James tells us to stop showing favoritism in the assembly, treating the rich visitor with more honor than the poor one. Jesus himself seems to show partiality in his first response to the Syrophoenician woman in today’s gospel. Was he testing her faith in saying Gentiles don’t deserve the goods meant for God’s children? Or was he speaking out of his human worldview, but transcended those limits when she took him by surprise with her reply? Either way, the story tells us that God shows no partiality. Everyone who brings a need to Jesus is received with equal honor as a child and heir.
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The Lessons: (Link to the Readings)
First Reading: Isaiah 35:4-7a
These verses are a word of hope to the exiles in Babylon. Chapter 34 portrays God’s vengeance on Edom, Israel’s age-old enemy, which makes the path from Babylon to Zion safe for the exiles’ return. The desert itself will flow with water to give drink to the returning exiles.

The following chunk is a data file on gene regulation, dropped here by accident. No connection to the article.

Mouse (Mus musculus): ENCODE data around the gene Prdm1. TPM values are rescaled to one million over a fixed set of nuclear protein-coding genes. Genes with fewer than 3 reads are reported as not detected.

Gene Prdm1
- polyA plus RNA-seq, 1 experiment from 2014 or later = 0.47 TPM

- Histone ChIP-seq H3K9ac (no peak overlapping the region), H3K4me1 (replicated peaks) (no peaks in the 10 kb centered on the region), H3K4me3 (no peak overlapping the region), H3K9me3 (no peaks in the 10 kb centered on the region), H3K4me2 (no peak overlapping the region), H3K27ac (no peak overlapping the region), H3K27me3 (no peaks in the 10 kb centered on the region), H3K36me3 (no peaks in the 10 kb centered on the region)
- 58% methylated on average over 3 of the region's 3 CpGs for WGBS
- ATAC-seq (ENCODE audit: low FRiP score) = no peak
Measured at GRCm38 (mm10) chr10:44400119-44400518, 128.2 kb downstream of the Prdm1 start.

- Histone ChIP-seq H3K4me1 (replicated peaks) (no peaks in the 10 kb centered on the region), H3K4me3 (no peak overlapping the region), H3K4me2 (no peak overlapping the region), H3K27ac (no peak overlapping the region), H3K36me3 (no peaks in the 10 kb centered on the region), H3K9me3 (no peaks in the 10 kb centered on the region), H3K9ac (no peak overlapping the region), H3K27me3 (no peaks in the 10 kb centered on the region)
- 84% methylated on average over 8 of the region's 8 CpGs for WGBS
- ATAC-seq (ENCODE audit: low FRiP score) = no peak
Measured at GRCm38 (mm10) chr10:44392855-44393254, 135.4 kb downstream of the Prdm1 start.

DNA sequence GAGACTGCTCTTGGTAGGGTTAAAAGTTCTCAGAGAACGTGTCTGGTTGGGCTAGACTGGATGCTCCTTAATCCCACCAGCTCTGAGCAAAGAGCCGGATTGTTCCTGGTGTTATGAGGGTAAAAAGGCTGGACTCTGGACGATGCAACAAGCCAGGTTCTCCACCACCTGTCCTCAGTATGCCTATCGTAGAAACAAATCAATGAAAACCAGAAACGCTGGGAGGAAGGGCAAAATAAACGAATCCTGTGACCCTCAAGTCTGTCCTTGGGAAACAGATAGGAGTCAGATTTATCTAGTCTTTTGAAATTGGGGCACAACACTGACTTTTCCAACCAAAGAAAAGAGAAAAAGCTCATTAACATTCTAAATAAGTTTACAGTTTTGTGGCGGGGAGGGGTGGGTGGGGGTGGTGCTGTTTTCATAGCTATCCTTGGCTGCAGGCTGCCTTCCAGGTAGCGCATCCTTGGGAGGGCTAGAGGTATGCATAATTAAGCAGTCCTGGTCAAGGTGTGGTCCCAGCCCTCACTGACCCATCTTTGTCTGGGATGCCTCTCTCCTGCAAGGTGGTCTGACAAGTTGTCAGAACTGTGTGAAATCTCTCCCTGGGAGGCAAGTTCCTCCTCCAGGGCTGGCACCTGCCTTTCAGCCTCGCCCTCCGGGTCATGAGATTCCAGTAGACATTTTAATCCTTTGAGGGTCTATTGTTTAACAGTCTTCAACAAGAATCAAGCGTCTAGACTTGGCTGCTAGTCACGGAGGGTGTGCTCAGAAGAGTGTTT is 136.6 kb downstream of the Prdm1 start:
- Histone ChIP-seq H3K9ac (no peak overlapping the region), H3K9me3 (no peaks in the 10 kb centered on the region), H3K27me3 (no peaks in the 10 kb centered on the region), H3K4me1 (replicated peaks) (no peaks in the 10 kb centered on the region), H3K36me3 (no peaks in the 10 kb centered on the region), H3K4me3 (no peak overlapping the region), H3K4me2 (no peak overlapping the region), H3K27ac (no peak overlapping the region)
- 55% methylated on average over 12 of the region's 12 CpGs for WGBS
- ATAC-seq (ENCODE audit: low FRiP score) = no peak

Psalm: Psalm 146
I will praise the Lord as long as I live. (Ps. 146:2)
Second Reading: James 2:1-10, (11-13), 14-17
Faithful Christians do not show partiality to the rich and powerful of the world, especially at the expense of the poor and weak. Likewise, faith does not pay mere lip-service to God’s will. Instead, a living Christian faith expresses itself in acts of compassion and mercy for those in need.
Gospel: Mark 7:24-37
In Mark’s gospel, encounters with women usually signify turning points in Jesus’ ministry. Here, a conversation with a Syrophoenician woman marks the beginning of his mission to the Gentiles.
Gracious God, throughout the ages you transform sickness into health and death into life. Open us to the power of your presence, and make us a people ready to proclaim your promises to the whole world, through Jesus Christ, our healer and Lord. Amen.